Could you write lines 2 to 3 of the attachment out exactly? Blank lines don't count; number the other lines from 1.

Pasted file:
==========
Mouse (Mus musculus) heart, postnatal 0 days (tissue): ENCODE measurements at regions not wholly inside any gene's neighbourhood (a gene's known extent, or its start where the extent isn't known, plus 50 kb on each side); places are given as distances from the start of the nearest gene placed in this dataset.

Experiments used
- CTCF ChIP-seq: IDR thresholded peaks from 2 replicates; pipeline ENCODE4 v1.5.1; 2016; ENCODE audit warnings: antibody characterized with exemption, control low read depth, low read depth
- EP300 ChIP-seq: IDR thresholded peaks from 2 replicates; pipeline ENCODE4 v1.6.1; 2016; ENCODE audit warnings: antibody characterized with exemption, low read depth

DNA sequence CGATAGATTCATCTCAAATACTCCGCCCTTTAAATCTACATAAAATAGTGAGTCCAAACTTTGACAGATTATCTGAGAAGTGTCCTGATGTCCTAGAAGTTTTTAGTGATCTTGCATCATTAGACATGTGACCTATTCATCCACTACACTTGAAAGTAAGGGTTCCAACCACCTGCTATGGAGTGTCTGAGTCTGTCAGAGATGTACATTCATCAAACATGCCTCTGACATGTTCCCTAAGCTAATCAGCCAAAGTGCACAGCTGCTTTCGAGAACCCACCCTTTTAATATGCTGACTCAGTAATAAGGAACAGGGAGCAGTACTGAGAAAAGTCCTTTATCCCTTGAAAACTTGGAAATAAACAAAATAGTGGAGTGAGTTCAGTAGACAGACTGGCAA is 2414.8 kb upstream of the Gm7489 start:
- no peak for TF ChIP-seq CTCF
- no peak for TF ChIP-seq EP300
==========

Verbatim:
Experiments used
- CTCF ChIP-seq: IDR thresholded peaks from 2 replicates; pipeline ENCODE4 v1.5.1; 2016; ENCODE audit warnings: antibody characterized with exemption, control low read depth, low read depth